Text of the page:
The dough for my second attempt was very different. This time it came together and was far less sticky. It didn’t even stick to the stand mixer bowl. That helped so much when I had to roll it up later on. The first version of the dough required lots of extra flour on the work surface and my rolling pin. The second version didn’t need any at all.
I didn’t have any trouble following along until I got to step 9, the window pane test. Not being an experienced bread maker, I had no clue what a window pane test was. I had to google it, and the first result had a text and video explanation. It also showed how to properly knead the dough, which was helpful later on in the process.
Finishing up the Dough (Steps 10-22)
The rest of this section involves dividing the dough and coloring it with chocolate paste. This is where the article I just mentioned came in handy. Making the paste was very simple, but kneading it into the dough took some time and effort. I’d say 3-5 minutes of kneading for each. And kneading was more work than I thought it would be, but I ended up with the 3 colors of dough then wrapped them and refrigerated for an hour.
Making the Loaf
Dividing the Dough (Steps 1-4)
Once the Leopard Milk Bread dough was ready, I had to use my kitchen scale to divide each color into 7 equal pieces. Tip: Using the grams setting makes this step much easier than pounds and ounces. I did that by adding pieces of dough to the scale until I got the weight I needed. Then I rolled them into a ball and moved on to the next one.
Rolling the Dough (Steps 5-18)
Once I had all 21 pieces, I was ready to roll them into mini “cigars”. The recipe breaks down how to do that in detail. My mistake on the first attempt was trying to get them to be as long as the loaf pan (8 inches). The dough didn’t cooperate, and that wasn’t necessary.
The secret here is to roll the dark brown dough into a cylinder and let that length be your guide for the other colors. It will be rather short, but you will roll out the completed cylinders to longer pieces later. Those still won’t be as long as the pan, but they will get longer when they rise.
Baking the Loaf
This section includes preparing the pan, adding the dough to it, letting it rise, baking, and cooling. It sounds like a lot, but it wasn’t bad because of the inactive time rising, baking, and cooling.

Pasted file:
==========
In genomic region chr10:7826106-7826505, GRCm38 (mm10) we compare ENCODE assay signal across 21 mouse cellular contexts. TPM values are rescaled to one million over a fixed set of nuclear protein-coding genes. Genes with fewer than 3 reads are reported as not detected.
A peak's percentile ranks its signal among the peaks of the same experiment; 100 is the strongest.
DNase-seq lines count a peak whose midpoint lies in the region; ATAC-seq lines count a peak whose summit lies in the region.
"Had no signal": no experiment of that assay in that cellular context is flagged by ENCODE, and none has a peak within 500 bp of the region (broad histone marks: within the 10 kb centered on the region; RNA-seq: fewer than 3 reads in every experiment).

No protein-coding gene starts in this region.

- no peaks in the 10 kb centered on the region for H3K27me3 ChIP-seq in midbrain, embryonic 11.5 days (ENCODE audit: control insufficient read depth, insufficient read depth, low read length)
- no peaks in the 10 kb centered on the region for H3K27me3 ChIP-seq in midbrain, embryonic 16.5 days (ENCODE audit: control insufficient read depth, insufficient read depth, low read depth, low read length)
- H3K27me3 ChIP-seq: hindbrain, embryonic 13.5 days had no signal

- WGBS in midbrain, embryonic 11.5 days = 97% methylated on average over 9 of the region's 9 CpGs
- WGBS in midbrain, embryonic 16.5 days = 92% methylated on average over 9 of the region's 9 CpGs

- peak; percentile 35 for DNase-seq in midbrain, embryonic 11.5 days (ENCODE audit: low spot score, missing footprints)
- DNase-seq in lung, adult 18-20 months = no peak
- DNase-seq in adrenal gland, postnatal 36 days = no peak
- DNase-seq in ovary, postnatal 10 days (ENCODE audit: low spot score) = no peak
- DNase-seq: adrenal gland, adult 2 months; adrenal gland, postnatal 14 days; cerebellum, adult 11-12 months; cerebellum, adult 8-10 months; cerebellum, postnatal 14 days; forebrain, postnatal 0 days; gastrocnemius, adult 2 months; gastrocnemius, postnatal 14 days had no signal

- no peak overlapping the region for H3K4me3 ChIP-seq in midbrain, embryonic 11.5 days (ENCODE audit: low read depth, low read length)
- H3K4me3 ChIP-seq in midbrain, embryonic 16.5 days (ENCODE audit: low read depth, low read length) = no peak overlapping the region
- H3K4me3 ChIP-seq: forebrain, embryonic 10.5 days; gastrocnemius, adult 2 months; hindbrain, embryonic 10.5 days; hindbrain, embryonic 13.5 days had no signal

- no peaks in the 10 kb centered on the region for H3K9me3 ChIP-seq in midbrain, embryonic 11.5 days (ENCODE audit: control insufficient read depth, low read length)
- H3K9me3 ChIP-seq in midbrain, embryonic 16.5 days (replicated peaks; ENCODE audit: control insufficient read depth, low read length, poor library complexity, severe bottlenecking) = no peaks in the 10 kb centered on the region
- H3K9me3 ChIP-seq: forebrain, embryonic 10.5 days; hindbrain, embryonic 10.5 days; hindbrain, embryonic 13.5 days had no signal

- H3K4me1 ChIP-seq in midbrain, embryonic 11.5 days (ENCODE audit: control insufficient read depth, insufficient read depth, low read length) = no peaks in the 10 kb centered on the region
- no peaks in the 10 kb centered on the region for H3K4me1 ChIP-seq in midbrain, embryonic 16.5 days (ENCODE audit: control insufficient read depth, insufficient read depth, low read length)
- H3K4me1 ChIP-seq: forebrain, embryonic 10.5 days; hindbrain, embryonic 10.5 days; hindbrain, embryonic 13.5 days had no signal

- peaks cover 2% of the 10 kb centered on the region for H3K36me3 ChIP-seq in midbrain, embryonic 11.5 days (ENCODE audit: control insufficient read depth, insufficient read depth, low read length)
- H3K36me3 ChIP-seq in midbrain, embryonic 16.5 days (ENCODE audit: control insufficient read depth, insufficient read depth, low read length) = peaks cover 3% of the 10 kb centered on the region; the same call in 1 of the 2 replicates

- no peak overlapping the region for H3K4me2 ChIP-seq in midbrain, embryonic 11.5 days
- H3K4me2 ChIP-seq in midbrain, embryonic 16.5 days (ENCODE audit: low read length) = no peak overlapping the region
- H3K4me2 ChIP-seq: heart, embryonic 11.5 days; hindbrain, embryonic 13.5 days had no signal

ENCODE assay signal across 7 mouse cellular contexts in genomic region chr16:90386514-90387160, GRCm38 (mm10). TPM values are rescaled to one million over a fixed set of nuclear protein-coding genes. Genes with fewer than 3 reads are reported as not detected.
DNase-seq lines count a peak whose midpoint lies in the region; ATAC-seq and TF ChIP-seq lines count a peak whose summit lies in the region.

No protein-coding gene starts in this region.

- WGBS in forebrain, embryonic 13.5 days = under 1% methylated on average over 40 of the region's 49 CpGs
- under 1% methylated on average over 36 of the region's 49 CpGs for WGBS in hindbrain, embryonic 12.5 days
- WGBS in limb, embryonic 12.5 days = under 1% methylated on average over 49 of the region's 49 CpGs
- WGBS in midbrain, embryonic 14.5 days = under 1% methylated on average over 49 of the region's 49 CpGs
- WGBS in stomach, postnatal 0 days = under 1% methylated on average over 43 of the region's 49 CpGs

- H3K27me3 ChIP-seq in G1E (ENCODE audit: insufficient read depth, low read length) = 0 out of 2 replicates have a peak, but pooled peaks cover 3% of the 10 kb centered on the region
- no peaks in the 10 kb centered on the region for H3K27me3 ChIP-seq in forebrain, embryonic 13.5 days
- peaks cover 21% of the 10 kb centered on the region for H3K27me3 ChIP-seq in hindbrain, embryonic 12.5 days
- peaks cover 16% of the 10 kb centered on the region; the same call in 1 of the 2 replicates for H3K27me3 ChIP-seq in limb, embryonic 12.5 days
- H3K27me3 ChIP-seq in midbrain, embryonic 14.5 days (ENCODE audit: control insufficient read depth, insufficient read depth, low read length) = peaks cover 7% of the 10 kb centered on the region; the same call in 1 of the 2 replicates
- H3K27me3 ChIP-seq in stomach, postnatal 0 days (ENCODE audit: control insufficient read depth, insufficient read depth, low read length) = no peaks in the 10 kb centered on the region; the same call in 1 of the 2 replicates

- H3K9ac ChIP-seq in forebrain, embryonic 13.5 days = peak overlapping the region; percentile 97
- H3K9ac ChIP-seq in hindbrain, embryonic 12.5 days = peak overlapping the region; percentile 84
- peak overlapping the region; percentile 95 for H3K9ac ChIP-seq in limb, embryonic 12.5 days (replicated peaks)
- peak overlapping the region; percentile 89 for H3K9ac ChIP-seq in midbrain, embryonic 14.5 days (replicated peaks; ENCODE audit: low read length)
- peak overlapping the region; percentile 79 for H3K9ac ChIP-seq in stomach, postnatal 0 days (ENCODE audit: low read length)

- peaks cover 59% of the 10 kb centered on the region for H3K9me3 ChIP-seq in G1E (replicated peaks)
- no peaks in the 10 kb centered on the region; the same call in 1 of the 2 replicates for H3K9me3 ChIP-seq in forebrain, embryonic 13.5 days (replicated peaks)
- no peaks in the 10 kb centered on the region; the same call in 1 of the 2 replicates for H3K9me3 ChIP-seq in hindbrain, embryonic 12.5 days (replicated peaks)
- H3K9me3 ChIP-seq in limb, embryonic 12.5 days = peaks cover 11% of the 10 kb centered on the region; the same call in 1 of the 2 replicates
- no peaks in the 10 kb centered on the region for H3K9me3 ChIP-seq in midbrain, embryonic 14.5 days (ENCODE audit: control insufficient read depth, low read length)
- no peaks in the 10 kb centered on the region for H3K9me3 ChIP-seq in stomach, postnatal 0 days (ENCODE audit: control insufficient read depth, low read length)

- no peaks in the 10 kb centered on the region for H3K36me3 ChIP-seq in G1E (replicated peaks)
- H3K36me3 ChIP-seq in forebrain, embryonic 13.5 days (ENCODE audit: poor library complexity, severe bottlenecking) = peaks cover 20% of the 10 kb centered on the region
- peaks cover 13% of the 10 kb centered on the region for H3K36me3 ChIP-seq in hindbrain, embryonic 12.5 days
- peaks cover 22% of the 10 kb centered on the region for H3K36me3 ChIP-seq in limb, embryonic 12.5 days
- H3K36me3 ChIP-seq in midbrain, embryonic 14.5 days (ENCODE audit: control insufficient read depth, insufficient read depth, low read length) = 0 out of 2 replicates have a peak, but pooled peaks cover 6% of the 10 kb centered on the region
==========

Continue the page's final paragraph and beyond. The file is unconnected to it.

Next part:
Once the pan was lined with parchment paper, all I had to do was stack the dough cylinders inside. They came up to the top of the pan before rising.
I keep my home air-conditioned, so I heated a mug of water in my microwave to create a warm environment. Then I moved the mug aside and let the covered dough rise in the microwave for an hour.
The dough rose an inch or two beyond the top of the pan on my 2nd try (it didn’t rise at all on my 1st try). In fact, the first batch of dough was very heavy when I lifted the pan. The second batch was much lighter after rising.
From there it was into the oven. I added my meat thermometer and let the bread bake. There was a gap at the side of the pan, so it was pretty easy to slip the probe into the bread without messing it up.
It took exactly 45 minutes to reach 190℉ in the center of the loaf. I have to confess I forgot to turn the heat down to 350℉ right away, which is probably why the outside is so dark. I didn’t notice it until about 30 minutes into baking, then I turned the heat down and placed a sheet on top of the bread to keep it from burning on top.
So this Leopard Mik Bread recipe is a long one. It lists 15 minutes to prep, 2 hours to rise, and 40 minutes to cook. The total time is listed at 55 minutes, but that doesn’t include rising time. The recipe also mentions cooling for 15 minutes, and I don’t think that’s included. The total time including rising and cooling time would be 3 hours and 10 minutes.
I took a bit longer and broke my time down as follows:
- 1 hour and 2 minutes to prep the dough
- 1 hour to chill the dough
- 36 minutes to make the loaf
- 1 hour to rise
- 45 minutes to bake
- 15 minutes to cool
- 4 hours and 38 minutes total
It looks like the slowdown was in prepping the dough and assembling the loaf. I took 1 hour 38 minutes but the time listed was 15 minutes. I’m not an experienced baker, but the time listed seems too short for something so involved.